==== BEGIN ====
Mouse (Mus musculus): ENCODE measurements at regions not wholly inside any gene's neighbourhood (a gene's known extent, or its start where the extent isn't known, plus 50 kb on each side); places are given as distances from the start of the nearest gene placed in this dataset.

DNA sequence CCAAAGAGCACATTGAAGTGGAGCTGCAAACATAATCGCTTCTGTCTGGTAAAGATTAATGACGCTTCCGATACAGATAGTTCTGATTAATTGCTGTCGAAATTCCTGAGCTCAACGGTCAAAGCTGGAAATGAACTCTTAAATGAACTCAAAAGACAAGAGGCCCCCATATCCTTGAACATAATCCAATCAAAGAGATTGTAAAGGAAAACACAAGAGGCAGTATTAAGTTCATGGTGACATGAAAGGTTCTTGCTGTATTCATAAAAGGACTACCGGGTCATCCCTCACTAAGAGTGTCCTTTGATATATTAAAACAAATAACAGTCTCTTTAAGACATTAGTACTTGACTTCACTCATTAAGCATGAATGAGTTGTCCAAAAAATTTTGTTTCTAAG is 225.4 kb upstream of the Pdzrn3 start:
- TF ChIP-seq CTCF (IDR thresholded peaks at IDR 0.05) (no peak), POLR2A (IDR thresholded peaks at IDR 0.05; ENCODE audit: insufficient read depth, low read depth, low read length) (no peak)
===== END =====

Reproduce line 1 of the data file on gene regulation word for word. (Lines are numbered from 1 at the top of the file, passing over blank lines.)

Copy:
Mouse (Mus musculus): ENCODE measurements at regions not wholly inside any gene's neighbourhood (a gene's known extent, or its start where the extent isn't known, plus 50 kb on each side); places are given as distances from the start of the nearest gene placed in this dataset.